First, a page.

(2000) make the argument that scholars are often confronted with the need to switch between disciplinary
boundaries, which cannot be conveniently treated as homogeneous, as in the past. With this in mind, Lea
and Street (2000:39) argue that it is not valid to suggest that such concepts [argument and structure]
are generic and transferable, or represent common sense ways of knowing (Fairclough 1992), as the
reference to writing problems frequently implied.

The supervisor-student relationship has received much attention


in the past decade, in relation to writing problems or difficulties,
due to the hierarchical structure and nature of the relationship.
Aitchison and Lee (2006) argue that the complexity of the
writing process is often unable to be sufficiently addressed due
to the one-on-one hierarchical relationship. There is often little
or no space for the broader questions of thinking, learning,
knowing, engaging, positioning, becoming, which are intimately
tied to writing, to be addressed in this formal relationship setting
(ibid: 268). Another weakness of the supervisor-student
relationship is described by Lea and Street (2000), who comment
on how, in their research, supervisors were successfully able
to identify good pieces of writing, but were not able to identify
the features within the writing itself (a textual analysis) which
gave the piece its favourable status. The appropriateness of
scholar writing then, according to Lea and Street (2000:39),
"has more to do with issues of epistemology than with the
surface features of form to which staff often have recourse

13
when describing their students writing. Thus, on the one hand, if problematic areas of writing cannot be
explicitly indicated and explained, the scholar will be unable to address weak areas and improve in future
writing tasks. On the other hand, even if weakness are able to be flagged, not all scholars have the necessary
language and other interpersonal skills to activate advice from their supervisors (Allison et al. 1998:199).
Furthermore, advice from supervisors may not be as comprehensive or holistic as it could potentially be
from an academic writing perspective, further exacerbating the problem.

Closely related to this problem, and a point which is significant to consider in a South African context, is
that the already problematic hierarchical relationship is compounded when supervisors are themselves
second or third language speakers of English, or when supervisors who are first language English speakers
know little about writing practices themselves. Similar to some scholars, not all supervisors have the
necessary language knowledge and skills needed to identify and explain problematic features of academic
writing (Allison et al. 1998:200). It is for this reason that we have focussed in this overview and corresponding
source book on scholars rather than students only as scholarly academic writing development is often
as relevant to supervisors as it is to scholars i.e. all who are engaged in the practice of scholarly writing.
The overview therefore seeks to support supervisors academic writing support practices as much as it
seeks to support postgraduate scholars academic writing practices.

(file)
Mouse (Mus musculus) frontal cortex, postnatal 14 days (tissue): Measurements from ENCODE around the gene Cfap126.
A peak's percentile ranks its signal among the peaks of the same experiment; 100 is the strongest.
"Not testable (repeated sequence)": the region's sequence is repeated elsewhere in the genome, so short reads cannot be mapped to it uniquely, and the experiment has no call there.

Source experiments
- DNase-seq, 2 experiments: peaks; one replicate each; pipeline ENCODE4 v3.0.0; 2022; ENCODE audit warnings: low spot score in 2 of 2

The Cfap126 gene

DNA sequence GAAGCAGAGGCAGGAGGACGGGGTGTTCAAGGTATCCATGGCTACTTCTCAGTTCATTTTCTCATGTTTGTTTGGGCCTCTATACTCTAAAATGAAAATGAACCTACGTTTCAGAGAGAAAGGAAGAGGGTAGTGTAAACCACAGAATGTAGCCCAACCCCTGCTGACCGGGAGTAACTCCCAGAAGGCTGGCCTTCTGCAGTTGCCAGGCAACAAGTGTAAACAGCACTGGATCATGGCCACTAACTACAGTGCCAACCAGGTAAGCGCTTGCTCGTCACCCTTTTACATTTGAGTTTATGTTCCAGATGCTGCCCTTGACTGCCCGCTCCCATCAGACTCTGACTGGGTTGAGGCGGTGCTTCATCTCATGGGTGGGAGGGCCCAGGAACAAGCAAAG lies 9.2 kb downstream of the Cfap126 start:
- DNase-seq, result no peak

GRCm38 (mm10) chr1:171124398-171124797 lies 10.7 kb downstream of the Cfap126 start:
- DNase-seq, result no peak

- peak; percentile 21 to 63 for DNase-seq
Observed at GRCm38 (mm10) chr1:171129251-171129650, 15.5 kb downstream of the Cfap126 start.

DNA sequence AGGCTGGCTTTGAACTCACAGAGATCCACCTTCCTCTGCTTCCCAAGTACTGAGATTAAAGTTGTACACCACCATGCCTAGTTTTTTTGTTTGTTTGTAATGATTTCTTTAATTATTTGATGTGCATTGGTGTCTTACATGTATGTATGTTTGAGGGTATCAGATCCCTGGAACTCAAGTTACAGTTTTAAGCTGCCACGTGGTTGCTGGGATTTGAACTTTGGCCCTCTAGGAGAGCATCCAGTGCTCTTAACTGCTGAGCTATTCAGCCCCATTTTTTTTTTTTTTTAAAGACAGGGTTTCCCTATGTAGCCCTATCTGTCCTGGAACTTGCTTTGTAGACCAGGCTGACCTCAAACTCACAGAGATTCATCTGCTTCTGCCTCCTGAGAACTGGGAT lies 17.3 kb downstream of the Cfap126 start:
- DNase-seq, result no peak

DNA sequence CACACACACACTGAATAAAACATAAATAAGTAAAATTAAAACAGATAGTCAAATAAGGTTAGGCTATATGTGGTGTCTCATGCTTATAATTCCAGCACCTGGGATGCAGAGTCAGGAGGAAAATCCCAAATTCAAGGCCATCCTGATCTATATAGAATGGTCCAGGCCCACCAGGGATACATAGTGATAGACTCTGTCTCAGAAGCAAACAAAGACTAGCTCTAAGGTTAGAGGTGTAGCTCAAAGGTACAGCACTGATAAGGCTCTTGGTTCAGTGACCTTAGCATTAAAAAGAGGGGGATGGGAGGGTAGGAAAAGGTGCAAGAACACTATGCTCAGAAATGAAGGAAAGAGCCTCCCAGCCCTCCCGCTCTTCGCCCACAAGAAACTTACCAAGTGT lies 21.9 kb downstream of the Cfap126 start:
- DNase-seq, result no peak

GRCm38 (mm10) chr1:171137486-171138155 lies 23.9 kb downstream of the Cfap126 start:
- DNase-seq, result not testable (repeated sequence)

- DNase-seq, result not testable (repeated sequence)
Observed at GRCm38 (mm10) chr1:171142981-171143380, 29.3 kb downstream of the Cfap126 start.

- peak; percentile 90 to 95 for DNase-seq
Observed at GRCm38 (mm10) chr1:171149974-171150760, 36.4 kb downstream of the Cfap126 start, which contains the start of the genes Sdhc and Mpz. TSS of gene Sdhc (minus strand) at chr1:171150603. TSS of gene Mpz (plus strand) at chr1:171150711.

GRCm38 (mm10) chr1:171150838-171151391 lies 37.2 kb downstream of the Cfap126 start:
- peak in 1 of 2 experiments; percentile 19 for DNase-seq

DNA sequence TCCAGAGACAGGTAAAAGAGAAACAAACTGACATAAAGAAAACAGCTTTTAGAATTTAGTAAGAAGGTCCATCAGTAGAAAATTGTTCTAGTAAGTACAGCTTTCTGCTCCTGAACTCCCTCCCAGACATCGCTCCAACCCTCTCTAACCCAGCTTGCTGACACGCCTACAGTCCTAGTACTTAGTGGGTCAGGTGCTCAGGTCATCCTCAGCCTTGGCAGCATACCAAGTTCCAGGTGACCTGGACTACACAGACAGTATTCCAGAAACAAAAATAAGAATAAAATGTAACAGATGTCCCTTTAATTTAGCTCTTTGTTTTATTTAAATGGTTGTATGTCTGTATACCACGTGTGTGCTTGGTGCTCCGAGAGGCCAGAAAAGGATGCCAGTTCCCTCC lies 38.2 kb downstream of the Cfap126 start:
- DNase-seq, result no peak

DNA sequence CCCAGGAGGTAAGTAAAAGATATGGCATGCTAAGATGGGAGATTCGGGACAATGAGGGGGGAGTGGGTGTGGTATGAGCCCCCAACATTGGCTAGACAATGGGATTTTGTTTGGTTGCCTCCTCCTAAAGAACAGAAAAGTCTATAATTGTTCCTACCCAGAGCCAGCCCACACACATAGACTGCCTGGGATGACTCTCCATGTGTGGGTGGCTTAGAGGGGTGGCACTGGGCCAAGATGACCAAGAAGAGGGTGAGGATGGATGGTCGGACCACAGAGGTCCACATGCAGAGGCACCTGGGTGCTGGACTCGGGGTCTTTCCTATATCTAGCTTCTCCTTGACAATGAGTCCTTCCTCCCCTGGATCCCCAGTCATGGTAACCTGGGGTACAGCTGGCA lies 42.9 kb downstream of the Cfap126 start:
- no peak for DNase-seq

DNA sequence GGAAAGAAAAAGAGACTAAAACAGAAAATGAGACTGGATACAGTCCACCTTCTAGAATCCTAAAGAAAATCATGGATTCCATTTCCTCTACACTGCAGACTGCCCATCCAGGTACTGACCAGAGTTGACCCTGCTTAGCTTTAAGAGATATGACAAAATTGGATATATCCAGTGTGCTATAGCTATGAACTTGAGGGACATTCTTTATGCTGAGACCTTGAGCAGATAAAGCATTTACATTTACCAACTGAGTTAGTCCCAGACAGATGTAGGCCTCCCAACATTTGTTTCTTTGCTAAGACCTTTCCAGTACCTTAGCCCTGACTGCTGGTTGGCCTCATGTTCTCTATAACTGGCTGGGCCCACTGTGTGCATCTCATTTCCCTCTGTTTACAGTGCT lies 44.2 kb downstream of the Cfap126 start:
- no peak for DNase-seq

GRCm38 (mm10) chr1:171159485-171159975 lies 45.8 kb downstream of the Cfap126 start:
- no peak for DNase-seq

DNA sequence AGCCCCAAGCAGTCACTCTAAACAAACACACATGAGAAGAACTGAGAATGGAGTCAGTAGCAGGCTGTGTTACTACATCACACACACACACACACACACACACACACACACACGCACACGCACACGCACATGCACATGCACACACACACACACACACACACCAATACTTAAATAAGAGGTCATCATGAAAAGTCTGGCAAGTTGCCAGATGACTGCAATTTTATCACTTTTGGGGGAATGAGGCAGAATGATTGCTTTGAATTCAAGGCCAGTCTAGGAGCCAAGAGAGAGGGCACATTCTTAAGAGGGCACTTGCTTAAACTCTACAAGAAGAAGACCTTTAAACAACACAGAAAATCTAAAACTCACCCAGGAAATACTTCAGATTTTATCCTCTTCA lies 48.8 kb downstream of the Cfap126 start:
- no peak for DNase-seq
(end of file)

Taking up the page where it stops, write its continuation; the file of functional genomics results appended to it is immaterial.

The attention which the supervisor-student relationship has received in recent research shows how this
relationship often cannot provide all the support the scholar needs in order to succeed in higher education.
While an essential relationship for knowledge production, it is also problematic in that the single supervisor
may often be the only support structure on offer at many institutions internationally. While important,
the single supervisor cannot always sufficiently consider how the university at a wider level, and department
structure and culture at a more micro level, support postgraduates with their research endeavours or
not (Motshoane & McKenna 2014). This reality emphasises the need to develop academic support
structures which can work in a parallel and in mutually beneficial and dialogical ways with mainstream
supervision structures. Crucially, however, the support offered should not take the place of, be in competition
with, or undermine, the role of the supervisor.

Current tensions in South Africa with regards to academic writing support


As discussed in the introduction, there has been notable uncertainty and unease on a way to proceed
in South Africa with regards to developing appropriate academic writing support programmes. While
exceptions do exist and there is some excellent work emerging within the framework of New Literacies
described above, many of the support programmes adopted continue to be informed by the study skills
model above, effectively limiting these to a skills-based, deficit
model of academic literacy (Boughey 2013).These practices,
due to staff changes and shifts in university composition
over the last twenty years, are often underpinned by
commonsense assumptions (Boughey 2013:37) and
generic understandings of literacy and literacy teaching
(Jacobs 2013:132). Jacobs (2013) recommends that colla-
borative approaches need to be adopted, with discipline
specialists working alongside language practitioners in order
to make explicit how different disciplines structure their
knowledge bases and produce knowledge (Jacobs 2013:132).

In addition to collaborative relationships, Jacobs (2013) also


asserts the need to engage with current theory on best
practice approaches, rather than adopting practices which